Comments (9)

May 14, 2017

I'm confused, what are you asking?

May 15, 2017


May 15, 2017

Net debt is only referring to the OLDCO company debt minus OLDCO company cash

May 15, 2017

Hope you're a student, else may God have mercy on your LP's.

    • 1
May 15, 2017

ha, I am an intern as my summer boss said try learning to drive on the highway and make heavy use of this site as the drivers ed manual!

May 15, 2017

Google Sources & Uses

May 15, 2017

Yes. You build pro-forma financial statements and use an adjusted present value calculation if you're using the DCF method of valuation.

May 15, 2017

if using $50M of equity and $100M of debt financing to purchase a private company, does that $100M of debt get included in the transaction net debt and effective valuation?

I don't understand why most people are dissing a legitimate student/intern question.

Think of it this (slightly simplified) way:

USES (i.e. what do I need to "buy"):
- The Equity that the current owner will want to be paid
- The existing net debt that the current owner is responsible for

Why would he be paid more/less because you finance the company with more/less debt?

SOURCES (i.e. how do I find the money I need to buy this company):
- The Equity that I will use (my real money)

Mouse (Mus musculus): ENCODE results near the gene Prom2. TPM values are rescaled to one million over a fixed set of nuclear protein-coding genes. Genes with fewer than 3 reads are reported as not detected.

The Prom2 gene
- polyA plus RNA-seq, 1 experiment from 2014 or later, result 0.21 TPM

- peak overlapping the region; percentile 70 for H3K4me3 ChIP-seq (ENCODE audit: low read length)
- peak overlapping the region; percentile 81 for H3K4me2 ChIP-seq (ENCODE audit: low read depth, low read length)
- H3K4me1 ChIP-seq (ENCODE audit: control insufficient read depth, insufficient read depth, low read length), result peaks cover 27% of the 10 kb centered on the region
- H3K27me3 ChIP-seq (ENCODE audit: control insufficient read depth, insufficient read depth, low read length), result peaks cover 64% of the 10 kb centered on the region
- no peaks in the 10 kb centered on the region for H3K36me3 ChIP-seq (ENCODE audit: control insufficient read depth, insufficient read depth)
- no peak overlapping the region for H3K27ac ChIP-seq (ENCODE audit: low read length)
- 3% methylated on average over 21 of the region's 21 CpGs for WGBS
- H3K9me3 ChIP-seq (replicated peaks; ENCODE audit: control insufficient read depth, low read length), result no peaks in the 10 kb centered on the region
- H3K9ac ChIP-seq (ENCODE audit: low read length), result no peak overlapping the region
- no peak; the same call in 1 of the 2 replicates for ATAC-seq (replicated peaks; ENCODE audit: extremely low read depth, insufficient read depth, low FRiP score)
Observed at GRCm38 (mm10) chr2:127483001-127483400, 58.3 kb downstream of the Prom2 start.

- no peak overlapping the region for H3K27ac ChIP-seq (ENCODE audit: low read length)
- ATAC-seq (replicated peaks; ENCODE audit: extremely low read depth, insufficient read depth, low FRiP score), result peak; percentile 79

- The debt that someone gives me to help me buy the company

This will only depend on my choice and ability to raise debt. (Of course sometimes you just roll-over existing debt, or partially re-leverage the company, but let's keep it simple for this example).

This can be achieved in many different ways depending on structure, tax requirements, legislation, etc. but a useful and immediate way for you to visualize this is to imagine that selling shareholders pay themselves a dividend equal to the increase in Net Debt (difference between what we called pre- and post- transaction) just before closing, so that the equity received by the buyer + the dividend gets them their equity value with current debt position, leaving a more indebted company to the buyers, who will be "compensated" by using less equity.

    • 1
May 17, 2017